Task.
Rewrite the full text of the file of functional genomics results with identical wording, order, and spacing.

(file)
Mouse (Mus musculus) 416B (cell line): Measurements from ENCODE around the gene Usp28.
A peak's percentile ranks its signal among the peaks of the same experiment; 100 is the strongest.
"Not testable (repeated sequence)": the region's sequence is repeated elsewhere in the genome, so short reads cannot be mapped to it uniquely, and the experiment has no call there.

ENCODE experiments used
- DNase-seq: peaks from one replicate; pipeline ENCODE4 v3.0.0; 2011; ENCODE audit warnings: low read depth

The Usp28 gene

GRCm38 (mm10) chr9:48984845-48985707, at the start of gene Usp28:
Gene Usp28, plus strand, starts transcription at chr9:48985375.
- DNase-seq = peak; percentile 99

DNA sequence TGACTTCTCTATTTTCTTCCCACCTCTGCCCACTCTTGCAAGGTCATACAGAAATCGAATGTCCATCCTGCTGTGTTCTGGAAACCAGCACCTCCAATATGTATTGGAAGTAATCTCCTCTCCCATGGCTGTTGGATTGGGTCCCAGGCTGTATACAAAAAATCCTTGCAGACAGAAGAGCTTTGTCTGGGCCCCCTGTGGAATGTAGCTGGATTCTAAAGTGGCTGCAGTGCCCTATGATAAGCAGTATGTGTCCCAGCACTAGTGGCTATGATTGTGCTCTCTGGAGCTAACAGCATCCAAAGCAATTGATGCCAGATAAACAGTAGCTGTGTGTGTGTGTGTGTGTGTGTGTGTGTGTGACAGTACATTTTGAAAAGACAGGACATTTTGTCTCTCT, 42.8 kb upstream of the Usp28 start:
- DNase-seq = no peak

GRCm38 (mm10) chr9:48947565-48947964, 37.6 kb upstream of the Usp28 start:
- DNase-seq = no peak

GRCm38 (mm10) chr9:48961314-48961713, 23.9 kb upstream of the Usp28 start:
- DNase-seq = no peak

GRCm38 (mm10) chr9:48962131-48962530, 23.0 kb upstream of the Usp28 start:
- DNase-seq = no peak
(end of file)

Mouse (Mus musculus) 416B (cell line): Measurements from ENCODE around the gene Usp28.
A peak's percentile ranks its signal among the peaks of the same experiment; 100 is the strongest.
"Not testable (repeated sequence)": the region's sequence is repeated elsewhere in the genome, so short reads cannot be mapped to it uniquely, and the experiment has no call there.

ENCODE experiments used
- DNase-seq: peaks from one replicate; pipeline ENCODE4 v3.0.0; 2011; ENCODE audit warnings: low read depth

The Usp28 gene

GRCm38 (mm10) chr9:48984845-48985707, at the start of gene Usp28:
Gene Usp28, plus strand, starts transcription at chr9:48985375.
- DNase-seq = peak; percentile 99

DNA sequence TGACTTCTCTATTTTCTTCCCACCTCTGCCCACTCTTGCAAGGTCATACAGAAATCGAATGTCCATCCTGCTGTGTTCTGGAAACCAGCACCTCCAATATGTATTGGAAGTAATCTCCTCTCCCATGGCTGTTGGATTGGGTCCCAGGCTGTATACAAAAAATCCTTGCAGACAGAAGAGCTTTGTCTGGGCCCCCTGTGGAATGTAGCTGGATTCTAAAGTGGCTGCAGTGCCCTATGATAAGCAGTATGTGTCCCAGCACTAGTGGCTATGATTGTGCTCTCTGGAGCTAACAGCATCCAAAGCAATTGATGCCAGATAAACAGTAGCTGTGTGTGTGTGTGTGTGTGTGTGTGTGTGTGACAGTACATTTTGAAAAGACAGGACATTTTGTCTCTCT, 42.8 kb upstream of the Usp28 start:
- DNase-seq = no peak

GRCm38 (mm10) chr9:48947565-48947964, 37.6 kb upstream of the Usp28 start:
- DNase-seq = no peak

GRCm38 (mm10) chr9:48961314-48961713, 23.9 kb upstream of the Usp28 start:
- DNase-seq = no peak

GRCm38 (mm10) chr9:48962131-48962530, 23.0 kb upstream of the Usp28 start:
- DNase-seq = no peak